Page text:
Table (from gasoline to our use of E85) as follows:
14.7:1 (1 Lambda) is stoichiometric for gasoline
9.8:1 (1 Lambda) is stoichiometric for E85
1 Lambda = 14.7:1 X A/F ratio/14.7 = Lambda
Lambda x 9.8 = correct E85 value
For example, consider a cell with 13.6:
13.6/14.7 = .925 Lambda
.925 Lambda x 9.8 = 9.06
This measurement represents the conversion of the gas value to value for E85.
Each of the cells in the table has a resolution to one-tenth. Round up to the nearest tenth to make the mixture leaner; round down to make it richer.
Changing the values in the Target Air/Fuel Ratio Table is easy; click and drag all of the cells with the same value, type in the value you desire, and press Enter. All cells are updated accordingly.
All values that were listed at 14.0 were changed in this table to 9.8 to achieve 1 Lambda with E85 in the all-important idle and cruise (drivability) areas, which is what was previously determined works best for the combination in its given climate when it was carbureted.
Remember, we just need to get a base tune in the ECU so we can start the engine. Additional tuning may alter these values. There are many additional FUEL SETTINGS, but for now, we can leave them as is from the tune we’re tweaking.
• Click Save
• Close the FUEL box before proceeding
12) Click on the Idle ICF icon.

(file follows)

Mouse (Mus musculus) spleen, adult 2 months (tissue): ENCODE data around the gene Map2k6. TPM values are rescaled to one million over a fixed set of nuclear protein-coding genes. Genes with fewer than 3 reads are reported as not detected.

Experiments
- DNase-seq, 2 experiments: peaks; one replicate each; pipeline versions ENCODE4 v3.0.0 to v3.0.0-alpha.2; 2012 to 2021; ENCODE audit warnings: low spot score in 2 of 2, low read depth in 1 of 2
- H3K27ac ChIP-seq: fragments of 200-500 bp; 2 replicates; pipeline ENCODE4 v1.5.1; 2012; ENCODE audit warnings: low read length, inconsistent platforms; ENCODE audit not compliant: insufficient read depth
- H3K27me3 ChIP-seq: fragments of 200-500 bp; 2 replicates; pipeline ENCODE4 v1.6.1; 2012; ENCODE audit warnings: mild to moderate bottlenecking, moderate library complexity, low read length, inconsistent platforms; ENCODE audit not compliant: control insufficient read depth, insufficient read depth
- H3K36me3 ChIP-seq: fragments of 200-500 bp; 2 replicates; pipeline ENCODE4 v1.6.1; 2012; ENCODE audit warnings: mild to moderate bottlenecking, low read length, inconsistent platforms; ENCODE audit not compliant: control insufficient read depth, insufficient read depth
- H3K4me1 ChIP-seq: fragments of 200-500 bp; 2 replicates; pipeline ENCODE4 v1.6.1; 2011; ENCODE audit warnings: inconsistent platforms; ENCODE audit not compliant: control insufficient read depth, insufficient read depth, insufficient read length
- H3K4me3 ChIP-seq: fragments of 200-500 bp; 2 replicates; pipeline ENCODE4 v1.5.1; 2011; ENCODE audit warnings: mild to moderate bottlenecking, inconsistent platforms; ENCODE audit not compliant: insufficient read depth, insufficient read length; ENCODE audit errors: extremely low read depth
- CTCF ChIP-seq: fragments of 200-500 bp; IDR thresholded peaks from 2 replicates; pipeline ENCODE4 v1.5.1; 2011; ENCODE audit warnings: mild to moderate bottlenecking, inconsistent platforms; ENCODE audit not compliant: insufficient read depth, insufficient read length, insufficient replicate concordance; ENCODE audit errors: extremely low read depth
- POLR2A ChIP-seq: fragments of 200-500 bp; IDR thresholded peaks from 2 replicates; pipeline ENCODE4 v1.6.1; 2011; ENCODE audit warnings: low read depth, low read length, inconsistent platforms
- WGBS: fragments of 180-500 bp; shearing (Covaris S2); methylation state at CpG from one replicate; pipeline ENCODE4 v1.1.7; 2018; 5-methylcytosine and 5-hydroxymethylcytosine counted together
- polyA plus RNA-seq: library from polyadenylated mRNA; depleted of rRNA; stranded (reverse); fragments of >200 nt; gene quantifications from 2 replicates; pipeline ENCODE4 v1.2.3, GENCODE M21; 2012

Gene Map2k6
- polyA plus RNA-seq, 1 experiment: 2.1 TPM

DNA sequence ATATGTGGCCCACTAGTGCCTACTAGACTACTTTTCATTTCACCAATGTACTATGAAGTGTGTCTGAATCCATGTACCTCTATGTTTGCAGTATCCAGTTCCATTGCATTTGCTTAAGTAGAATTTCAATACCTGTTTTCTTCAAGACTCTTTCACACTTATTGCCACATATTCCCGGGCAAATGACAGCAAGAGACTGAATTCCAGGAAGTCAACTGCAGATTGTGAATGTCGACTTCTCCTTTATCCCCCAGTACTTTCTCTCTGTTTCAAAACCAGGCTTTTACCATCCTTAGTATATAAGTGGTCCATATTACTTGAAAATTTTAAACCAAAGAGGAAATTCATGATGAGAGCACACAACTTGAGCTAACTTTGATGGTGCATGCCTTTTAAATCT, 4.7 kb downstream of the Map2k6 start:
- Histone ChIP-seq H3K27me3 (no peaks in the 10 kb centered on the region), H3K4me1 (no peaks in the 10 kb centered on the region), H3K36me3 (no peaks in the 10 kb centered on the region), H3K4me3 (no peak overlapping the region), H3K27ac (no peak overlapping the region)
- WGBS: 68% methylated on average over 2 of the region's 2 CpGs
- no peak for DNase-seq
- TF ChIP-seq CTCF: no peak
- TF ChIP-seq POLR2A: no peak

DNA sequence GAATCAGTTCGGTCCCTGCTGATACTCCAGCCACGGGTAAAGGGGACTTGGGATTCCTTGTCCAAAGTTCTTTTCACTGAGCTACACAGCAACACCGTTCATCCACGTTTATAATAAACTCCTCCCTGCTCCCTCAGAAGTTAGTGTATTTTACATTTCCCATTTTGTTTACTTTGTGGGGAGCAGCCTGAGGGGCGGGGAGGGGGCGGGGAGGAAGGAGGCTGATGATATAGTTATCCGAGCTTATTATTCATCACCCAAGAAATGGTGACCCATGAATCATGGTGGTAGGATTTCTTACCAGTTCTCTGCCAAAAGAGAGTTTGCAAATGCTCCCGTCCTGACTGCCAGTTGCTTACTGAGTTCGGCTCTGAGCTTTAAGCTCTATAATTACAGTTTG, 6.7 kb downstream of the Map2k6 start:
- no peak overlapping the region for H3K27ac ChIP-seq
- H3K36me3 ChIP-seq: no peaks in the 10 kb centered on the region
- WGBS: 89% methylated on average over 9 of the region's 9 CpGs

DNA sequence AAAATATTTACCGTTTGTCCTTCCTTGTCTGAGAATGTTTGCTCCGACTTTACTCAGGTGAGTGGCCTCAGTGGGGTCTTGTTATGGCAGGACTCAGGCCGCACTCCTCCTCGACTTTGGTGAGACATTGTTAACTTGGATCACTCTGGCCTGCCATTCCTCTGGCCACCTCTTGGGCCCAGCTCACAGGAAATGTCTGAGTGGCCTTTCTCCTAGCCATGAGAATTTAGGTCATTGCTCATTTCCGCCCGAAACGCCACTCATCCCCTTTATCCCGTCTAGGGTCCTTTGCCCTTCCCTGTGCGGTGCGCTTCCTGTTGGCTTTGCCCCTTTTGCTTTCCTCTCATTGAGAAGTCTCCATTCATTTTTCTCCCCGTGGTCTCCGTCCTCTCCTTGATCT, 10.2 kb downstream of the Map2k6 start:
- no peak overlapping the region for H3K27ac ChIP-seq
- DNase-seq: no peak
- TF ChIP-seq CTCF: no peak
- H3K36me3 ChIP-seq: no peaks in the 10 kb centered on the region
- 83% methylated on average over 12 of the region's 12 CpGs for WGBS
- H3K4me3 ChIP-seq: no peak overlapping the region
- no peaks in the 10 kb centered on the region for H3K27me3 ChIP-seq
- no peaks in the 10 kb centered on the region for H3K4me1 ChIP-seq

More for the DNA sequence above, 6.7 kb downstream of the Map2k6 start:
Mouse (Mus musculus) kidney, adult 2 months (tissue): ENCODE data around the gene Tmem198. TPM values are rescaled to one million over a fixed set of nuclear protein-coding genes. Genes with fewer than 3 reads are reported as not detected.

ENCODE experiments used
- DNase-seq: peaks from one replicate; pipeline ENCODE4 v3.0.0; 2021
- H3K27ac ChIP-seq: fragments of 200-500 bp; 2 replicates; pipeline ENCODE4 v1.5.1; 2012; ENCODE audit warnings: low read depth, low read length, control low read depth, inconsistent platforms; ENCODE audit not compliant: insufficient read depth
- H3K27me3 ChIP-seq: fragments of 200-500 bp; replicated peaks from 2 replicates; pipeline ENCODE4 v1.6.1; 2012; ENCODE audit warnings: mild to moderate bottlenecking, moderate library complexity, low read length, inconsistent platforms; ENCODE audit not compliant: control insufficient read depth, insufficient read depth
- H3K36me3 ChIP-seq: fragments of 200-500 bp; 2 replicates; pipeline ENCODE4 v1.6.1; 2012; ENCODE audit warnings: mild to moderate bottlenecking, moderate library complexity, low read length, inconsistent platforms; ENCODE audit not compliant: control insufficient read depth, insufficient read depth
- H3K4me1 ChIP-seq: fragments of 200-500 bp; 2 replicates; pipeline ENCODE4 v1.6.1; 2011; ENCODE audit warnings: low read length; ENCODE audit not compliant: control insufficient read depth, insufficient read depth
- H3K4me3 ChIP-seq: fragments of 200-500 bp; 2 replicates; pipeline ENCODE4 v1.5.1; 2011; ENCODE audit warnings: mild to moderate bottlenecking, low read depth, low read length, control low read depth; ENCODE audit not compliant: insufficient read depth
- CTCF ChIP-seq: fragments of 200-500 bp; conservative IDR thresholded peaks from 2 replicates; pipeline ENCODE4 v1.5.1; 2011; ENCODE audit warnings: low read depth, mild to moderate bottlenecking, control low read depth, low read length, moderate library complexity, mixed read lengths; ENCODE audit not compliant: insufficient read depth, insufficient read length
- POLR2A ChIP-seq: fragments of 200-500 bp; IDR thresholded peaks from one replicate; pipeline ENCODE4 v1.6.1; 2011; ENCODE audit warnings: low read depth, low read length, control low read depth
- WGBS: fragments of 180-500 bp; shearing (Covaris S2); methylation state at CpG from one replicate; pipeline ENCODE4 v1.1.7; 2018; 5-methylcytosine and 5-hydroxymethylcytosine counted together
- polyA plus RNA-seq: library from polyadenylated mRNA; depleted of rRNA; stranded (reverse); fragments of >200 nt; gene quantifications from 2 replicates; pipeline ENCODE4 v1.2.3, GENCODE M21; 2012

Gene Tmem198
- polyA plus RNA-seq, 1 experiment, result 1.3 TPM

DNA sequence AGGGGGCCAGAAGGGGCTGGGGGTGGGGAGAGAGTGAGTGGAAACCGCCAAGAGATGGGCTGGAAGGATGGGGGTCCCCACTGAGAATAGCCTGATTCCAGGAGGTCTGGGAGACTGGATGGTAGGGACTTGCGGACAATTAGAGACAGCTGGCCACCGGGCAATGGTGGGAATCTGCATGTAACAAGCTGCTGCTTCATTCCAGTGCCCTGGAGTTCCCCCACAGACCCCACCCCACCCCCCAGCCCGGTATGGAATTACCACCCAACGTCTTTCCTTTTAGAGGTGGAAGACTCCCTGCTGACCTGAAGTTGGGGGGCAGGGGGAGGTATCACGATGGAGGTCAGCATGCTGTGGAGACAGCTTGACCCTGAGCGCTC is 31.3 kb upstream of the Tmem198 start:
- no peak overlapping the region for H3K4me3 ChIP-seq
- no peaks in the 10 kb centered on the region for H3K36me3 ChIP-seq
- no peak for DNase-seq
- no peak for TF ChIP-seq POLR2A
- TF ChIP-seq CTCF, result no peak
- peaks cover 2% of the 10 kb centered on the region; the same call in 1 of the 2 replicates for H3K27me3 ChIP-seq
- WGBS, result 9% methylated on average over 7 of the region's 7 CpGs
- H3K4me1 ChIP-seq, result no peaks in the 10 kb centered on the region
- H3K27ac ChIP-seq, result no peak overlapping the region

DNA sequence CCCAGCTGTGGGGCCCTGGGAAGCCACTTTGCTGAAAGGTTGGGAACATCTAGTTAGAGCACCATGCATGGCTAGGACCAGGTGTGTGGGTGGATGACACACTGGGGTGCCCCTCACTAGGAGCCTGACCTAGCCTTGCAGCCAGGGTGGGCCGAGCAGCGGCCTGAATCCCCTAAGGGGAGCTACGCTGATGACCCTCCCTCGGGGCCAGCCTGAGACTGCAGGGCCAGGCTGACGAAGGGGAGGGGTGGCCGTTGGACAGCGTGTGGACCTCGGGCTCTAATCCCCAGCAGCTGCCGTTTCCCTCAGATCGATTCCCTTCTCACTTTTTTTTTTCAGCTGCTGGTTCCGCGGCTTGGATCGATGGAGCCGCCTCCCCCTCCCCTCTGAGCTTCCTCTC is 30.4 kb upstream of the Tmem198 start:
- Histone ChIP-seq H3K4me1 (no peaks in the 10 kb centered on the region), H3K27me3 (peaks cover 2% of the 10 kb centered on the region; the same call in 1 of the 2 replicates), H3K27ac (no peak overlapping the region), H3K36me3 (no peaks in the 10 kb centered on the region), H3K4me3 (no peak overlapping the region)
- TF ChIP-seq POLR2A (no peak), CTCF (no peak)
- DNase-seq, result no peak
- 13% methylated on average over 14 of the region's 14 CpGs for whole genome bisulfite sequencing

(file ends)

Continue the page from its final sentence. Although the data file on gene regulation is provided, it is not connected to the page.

• Click on the Idle Speed tab at the top. (Idle speed is pre-set at 1,000 rpm. We tweaked this a bit for when the engine warms up. You can either enter the values in the white boxes at the top and press enter, or click and drag the yellow boxes to the desired values.)
• Click Save
• Close the IDLE box before proceeding
13) Click on the Spark ICF icon.
Pull out the notes that you took earlier regarding the timing your vehicle had before (assuming this isn’t a fresh build).
The SPARK SETTINGS allow you to build a Base Timing Table relative to RPM and MAP, manage retard for an optional knock sensor (electronic spark control, ESC), and set up modifiers for the timing based on coolant temperature and/or air temperature.
• Modify the table according to your combination (in this case we set all cells to 31 degrees, which is exactly how timing was set up before we began the EFI conversion. Later, we add some timing in the idle and drivability areas to improve the burn of the mixture, improve fuel economy, lower exhaust temperatures, etc.)
• Click Save
• Close the SPARK Box before proceeding